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Stressed-out Dogs Now The Norm

June 25, 2012

Prozac for pooches coming soon.

Did you read the article in yesterday’s Edmonton Journal? Aparently 80% of dogs exhibit some sort of bahavioural problem. Rather than spending enough time with our pet, we are now turning to drugs that compare to human anti-depressants? Below are some suggestions to avoid the need for a “Pet-Prozac”:

Moving to a new home can and should  be an exciting experience for you and your family, filled with anticipation and plans for a new chapter in your life.

When it comes to your dog, acclimating him or her to their new environment can be very stressful.

Below are some tips on how to minimize the impact of your move and to help your pet become more comfortable within the new surroundings:

  • Create a dog-proofed room or area in your house. If the dog is already crate trained, this is where the crate should be, along with some fun toys and chews. This is very important as this is where you will keep the dog (at least initially) when you cannot keep an eye on him. He should be confined to this dog-safe area when you are not at home.
  • Take your dog outside often so he learns “where the bathroom is”. Dogs can be very particular about where they do their business, so be sure to give him a few extra bathroom trips each day as well as extra time during those trips. This will not only help him learn where “outside” is in this new environment, but will allow him time to sniff around to find his favourite spots.
  • Keep the dog with you around the house. When the dog is out of his dog-proofed room, be sure to monitor him. Things are likely to seem very new to him. He will be curious and may engage in unwanted behaviors, such as chewing, etc. Whatever room you are in, the dog should be in as well. When you are unable to physically manage the dog, he should be returned to his dog-proofed room/area with a nice stuffed animal or chew to keep him occupied.
  • Select feeding and sleeping areas and stick with them. Dogs are creatures of habit and routine. Creating familiarity with essential resources such as food, water and bedding is important.
  • As the dog gets used to his surroundings, you may begin easing his restrictions (ie: expand his dog-proofed area gradually, reduce the number of trips outside to a more normal amount, leave him unsupervised for longer and longer periods, etc.)
  • Most importantly, make your dog feel at home in his new surroundings. An abrupt change in living arrangements can be stressful for people and animals alike. Your dog depends on you to make this new home as friendly and safe as his old one.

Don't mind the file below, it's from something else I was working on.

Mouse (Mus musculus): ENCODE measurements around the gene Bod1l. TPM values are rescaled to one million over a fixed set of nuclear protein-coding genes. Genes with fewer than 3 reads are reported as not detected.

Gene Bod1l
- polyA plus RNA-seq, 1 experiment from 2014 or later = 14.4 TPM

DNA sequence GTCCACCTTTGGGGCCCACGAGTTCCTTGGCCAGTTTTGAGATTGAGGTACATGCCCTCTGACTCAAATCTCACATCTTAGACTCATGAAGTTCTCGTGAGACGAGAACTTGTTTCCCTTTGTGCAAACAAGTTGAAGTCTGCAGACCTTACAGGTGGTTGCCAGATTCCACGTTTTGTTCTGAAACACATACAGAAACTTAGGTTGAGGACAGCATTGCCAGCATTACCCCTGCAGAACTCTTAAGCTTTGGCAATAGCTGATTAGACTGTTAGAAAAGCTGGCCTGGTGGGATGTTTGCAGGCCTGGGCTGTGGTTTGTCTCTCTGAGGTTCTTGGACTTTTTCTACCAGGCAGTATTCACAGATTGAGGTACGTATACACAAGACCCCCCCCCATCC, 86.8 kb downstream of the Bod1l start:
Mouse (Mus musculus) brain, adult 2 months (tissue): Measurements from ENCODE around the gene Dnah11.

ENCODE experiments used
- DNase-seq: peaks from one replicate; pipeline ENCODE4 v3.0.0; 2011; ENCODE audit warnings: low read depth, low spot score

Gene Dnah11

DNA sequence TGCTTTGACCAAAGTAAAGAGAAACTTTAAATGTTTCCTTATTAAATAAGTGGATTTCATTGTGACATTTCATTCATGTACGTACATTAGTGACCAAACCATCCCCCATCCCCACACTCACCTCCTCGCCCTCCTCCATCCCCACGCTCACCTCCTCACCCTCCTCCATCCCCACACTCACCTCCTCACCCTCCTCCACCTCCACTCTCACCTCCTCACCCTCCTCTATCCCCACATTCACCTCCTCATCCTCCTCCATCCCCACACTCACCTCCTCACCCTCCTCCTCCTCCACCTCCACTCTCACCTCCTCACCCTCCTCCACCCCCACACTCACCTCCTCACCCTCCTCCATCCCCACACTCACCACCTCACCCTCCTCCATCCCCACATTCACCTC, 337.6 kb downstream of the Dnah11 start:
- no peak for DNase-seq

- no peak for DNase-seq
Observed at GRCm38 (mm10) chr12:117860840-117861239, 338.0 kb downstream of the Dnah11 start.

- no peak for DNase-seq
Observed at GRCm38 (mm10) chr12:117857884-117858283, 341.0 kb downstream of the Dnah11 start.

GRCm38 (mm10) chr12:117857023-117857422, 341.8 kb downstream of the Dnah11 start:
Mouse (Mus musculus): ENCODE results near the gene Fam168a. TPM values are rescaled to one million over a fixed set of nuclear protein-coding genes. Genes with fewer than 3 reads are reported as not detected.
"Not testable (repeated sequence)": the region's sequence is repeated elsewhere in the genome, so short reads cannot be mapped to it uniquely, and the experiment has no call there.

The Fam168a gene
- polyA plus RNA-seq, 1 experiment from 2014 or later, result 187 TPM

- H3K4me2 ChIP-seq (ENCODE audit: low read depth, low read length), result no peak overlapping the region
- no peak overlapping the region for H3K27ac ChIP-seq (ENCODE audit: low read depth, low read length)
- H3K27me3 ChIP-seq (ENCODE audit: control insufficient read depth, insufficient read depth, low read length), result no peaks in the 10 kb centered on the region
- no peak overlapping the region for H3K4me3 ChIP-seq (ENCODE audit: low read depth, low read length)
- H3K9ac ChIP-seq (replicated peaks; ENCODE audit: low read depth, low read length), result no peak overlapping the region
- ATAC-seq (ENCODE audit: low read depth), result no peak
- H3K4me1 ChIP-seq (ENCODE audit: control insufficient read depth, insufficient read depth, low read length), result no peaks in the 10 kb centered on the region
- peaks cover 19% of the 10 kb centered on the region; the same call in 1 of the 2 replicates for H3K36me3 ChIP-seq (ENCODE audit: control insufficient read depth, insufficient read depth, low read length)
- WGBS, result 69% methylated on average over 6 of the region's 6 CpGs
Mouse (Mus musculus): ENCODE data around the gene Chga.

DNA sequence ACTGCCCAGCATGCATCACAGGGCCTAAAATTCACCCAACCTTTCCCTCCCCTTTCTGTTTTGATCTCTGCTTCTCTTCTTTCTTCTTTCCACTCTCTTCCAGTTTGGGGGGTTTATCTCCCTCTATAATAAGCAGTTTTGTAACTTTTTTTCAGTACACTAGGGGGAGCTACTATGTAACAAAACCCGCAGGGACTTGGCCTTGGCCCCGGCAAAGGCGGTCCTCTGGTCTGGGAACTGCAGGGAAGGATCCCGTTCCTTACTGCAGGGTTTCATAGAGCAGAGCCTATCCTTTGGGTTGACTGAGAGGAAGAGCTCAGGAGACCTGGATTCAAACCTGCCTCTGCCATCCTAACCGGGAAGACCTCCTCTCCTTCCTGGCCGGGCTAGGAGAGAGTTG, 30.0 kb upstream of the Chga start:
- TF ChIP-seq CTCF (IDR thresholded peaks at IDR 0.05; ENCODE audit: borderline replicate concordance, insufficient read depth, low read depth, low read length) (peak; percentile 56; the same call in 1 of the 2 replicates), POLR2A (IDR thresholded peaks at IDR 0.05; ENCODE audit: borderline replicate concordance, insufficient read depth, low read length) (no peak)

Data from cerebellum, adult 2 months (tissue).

Who Is Going To Protect Your Dog?

How often do I hear the proclamation: “We don’t need an alarm system in our new home. We have a dog.”
Dogs are excellent for security. They will risk their lives to protect you and your loved ones. Unfortunately, when intruders have been able to enter your home, their minds are already set on doing whatever they intended to do. Not much will stop them, not even your dog.
Your dog might bark at the stranger, hopefully even attack. You need to keep in mind that intruders are prepared for these types of encounter. Did you know that a can of oven cleaner can completely disable your dog?
Don’t take that risk. A monitored security system is such a small investment. Combined with proper signage and indication of a valid alarm permit, it will reduce your chance of a break-in tremendously and provide you with peace of mind when it comes to the safety of your family and pets.

Pets And Fire

Who is going to hear your regular smoke detectors going off when nobody is at home but your pets? monitored smoke detector will send a signal to the monitoring station. They will dispatch the fire department with instructions that there are animals in the home that have to be rescued. Monitored smoke detectors can be life savers not just for your family but for your pets as well.

Be Prepared

(Suggestions provided by the American Humane Association)

  • Plan a safe evacuation that includes your family and pets in advance.
  • Remember your pets’ usual hiding and sleeping places.
  • During a fire, your pets will be terrified, and are likely to hide in their favorite retreats.
  • If possible, escort your pets to safety on leashes, in crates or in cages.
  • Your cat can be safely carried inside a pillow case.
  • Obedience-trained dogs will be more likely to co-operate with their owner during an evacuation and ensuing chaos.
  • Include pet food in your family emergency kit.
  • Include your pets’ health records in your family emergency kit. Any boarding kennel will require these documents.
  • Always identify your pets with collars, current license and vaccination tags. Proper identification is crucial when pets and their owners are separated during or after a fire.
  • Take your pets to a vet as soon as possible. Keep in mind that animals suffer from serious smoke inhalation in a matter of seconds.
  • Have a pet-friendly security system with monitored smoke detectors.
If you don’t have a security system, if your current system is not monitored or if you are not happy with your current security provider, call me for a free, no-obligation consultation.
You will be glad you did!
Ulli Robson, Security Specialist, (780) 288-2986

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